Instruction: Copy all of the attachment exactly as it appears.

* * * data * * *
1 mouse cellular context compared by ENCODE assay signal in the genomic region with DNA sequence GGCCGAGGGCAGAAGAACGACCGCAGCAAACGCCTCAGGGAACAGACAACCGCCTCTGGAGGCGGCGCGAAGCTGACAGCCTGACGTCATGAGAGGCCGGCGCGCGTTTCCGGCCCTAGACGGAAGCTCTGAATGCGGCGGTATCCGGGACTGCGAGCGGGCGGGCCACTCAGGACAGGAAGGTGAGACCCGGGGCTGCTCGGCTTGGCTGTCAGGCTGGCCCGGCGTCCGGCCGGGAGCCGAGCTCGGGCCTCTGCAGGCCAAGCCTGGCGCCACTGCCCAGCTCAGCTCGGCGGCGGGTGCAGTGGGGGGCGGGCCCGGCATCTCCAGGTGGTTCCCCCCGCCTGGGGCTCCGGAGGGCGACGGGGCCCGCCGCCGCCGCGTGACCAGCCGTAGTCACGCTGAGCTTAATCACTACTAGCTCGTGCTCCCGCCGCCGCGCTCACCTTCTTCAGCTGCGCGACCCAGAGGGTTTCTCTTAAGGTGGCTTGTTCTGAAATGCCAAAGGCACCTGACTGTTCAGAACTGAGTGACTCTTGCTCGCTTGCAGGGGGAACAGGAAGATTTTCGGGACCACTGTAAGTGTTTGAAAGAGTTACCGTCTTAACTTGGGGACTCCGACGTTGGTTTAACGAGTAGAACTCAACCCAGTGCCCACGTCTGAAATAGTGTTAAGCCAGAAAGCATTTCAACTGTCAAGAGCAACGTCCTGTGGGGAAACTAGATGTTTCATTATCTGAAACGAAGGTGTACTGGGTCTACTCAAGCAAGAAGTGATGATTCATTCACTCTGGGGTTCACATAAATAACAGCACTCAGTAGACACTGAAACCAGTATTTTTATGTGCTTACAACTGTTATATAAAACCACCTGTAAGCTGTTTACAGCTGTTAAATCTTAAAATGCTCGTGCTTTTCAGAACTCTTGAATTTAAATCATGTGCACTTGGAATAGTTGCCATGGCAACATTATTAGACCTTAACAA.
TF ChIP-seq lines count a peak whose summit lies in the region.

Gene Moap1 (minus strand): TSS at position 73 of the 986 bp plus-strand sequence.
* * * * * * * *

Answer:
1 mouse cellular context compared by ENCODE assay signal in the genomic region with DNA sequence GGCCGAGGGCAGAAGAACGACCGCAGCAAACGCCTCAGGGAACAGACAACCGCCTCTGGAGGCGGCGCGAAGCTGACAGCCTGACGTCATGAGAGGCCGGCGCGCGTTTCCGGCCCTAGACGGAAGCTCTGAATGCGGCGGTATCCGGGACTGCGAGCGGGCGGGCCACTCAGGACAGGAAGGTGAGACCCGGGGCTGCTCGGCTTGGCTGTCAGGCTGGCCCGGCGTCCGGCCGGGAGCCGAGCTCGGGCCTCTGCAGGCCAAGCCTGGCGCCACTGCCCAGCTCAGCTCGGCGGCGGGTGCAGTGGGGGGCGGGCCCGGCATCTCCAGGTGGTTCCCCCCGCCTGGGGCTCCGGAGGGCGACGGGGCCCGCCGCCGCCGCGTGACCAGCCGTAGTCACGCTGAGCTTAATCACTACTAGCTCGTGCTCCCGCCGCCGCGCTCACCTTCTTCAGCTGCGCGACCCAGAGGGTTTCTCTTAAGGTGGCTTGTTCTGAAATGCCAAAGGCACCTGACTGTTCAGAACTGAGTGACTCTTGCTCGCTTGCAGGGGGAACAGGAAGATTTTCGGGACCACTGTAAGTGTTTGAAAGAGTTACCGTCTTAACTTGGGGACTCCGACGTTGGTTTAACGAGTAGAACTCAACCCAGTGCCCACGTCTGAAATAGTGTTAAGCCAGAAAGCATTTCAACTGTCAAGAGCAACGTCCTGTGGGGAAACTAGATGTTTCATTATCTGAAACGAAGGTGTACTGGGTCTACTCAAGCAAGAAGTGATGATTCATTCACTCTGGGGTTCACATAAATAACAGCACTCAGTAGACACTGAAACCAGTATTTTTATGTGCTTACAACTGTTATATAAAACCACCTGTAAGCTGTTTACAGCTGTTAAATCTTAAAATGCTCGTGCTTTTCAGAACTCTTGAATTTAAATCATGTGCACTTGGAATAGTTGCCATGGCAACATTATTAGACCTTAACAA.
TF ChIP-seq lines count a peak whose summit lies in the region.

Gene Moap1 (minus strand): TSS at position 73 of the 986 bp plus-strand sequence.